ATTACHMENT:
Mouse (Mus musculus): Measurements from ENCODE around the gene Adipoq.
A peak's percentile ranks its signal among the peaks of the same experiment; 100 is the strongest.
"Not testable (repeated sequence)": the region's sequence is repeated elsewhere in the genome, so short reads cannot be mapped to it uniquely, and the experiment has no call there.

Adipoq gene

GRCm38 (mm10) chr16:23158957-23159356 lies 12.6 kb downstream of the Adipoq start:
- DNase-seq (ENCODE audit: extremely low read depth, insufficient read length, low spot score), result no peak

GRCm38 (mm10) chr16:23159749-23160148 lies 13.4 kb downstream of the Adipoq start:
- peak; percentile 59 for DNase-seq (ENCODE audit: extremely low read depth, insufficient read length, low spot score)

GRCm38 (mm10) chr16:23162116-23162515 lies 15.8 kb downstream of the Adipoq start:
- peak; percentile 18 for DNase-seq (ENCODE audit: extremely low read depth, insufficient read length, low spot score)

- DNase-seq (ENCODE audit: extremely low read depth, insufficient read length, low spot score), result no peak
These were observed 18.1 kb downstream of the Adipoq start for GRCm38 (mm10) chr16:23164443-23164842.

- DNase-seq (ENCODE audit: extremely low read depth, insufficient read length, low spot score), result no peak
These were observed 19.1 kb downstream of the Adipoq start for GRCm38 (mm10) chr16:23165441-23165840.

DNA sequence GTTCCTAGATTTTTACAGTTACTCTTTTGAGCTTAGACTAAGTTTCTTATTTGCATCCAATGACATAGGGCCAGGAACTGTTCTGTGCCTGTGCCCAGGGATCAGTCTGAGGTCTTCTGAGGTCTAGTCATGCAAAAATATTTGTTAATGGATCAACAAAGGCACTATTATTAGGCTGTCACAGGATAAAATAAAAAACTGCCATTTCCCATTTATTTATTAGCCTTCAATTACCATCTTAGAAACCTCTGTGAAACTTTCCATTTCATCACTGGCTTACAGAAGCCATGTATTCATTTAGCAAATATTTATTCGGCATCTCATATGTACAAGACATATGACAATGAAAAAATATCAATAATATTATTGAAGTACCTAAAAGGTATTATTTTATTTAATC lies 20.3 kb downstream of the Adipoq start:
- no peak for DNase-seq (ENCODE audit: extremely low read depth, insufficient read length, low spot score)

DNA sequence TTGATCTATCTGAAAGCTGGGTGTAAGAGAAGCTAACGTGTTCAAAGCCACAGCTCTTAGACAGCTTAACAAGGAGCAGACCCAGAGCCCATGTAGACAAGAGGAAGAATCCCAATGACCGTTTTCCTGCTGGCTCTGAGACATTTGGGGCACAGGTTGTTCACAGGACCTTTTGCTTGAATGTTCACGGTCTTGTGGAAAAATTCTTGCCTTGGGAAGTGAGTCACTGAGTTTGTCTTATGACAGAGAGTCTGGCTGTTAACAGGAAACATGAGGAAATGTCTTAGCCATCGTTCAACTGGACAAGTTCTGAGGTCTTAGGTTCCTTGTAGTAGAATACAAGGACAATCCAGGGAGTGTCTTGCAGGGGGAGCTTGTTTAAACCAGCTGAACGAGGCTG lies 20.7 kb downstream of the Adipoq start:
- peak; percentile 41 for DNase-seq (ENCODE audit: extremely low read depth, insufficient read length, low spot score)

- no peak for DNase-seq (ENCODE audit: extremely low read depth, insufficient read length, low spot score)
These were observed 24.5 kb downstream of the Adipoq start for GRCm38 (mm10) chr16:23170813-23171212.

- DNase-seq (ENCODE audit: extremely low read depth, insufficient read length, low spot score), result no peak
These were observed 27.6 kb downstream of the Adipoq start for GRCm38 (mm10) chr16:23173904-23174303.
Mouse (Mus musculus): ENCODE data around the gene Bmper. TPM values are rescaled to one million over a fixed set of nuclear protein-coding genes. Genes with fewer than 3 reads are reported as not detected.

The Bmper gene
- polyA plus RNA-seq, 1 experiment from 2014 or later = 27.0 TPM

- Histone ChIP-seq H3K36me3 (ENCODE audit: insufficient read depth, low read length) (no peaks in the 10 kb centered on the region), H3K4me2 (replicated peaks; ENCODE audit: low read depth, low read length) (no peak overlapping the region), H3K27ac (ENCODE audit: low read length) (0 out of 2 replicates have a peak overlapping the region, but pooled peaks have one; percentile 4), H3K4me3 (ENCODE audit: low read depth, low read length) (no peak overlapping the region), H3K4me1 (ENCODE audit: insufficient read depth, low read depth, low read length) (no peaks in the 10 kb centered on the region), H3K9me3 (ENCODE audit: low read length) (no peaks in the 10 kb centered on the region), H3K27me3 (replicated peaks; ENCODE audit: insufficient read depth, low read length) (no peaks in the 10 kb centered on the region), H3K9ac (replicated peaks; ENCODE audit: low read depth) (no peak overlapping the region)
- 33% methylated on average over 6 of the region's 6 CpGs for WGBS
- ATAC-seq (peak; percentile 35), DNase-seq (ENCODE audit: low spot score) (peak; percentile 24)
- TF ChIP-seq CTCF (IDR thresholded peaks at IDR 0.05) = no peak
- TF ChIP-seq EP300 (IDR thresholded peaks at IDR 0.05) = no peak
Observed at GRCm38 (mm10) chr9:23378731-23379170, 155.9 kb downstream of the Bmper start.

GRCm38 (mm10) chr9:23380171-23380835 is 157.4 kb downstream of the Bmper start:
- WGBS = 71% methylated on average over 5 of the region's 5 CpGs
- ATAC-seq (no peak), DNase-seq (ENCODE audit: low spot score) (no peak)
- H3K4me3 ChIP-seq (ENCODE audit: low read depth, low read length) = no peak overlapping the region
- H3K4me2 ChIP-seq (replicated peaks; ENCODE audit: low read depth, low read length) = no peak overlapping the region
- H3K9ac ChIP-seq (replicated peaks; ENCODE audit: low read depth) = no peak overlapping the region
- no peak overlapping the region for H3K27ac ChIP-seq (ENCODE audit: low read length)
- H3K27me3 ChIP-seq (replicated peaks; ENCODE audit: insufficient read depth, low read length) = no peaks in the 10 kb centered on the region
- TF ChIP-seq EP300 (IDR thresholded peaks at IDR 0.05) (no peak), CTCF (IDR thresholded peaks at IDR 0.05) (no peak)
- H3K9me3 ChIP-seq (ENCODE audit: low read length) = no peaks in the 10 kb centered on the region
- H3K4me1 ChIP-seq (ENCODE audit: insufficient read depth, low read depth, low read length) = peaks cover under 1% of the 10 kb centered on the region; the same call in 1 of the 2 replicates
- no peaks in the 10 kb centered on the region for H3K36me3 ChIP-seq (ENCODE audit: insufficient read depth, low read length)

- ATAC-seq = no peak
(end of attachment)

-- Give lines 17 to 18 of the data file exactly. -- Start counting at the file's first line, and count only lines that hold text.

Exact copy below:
DNA sequence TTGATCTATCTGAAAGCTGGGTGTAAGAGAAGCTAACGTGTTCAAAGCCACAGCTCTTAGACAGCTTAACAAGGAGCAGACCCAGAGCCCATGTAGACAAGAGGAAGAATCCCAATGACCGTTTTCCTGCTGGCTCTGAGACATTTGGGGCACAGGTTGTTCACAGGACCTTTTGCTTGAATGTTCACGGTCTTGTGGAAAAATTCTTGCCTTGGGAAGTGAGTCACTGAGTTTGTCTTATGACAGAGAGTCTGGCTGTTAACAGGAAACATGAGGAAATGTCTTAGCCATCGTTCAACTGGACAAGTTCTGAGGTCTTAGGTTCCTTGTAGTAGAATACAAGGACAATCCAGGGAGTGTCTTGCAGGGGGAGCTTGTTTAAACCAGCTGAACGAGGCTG lies 20.7 kb downstream of the Adipoq start:
- peak; percentile 41 for DNase-seq (ENCODE audit: extremely low read depth, insufficient read length, low spot score)